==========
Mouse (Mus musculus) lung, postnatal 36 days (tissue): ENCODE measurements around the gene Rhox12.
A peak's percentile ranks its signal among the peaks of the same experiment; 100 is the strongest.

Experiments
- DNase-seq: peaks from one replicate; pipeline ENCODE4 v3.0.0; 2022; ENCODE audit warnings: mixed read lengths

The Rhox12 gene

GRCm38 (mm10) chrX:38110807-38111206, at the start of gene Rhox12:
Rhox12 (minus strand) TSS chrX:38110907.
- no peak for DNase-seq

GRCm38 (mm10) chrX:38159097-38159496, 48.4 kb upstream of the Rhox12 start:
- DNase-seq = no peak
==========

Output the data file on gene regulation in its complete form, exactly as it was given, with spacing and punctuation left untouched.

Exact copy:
Mouse (Mus musculus) lung, postnatal 36 days (tissue): ENCODE measurements around the gene Rhox12.
A peak's percentile ranks its signal among the peaks of the same experiment; 100 is the strongest.

Experiments
- DNase-seq: peaks from one replicate; pipeline ENCODE4 v3.0.0; 2022; ENCODE audit warnings: mixed read lengths

The Rhox12 gene

GRCm38 (mm10) chrX:38110807-38111206, at the start of gene Rhox12:
Rhox12 (minus strand) TSS chrX:38110907.
- no peak for DNase-seq

GRCm38 (mm10) chrX:38159097-38159496, 48.4 kb upstream of the Rhox12 start:
- DNase-seq = no peak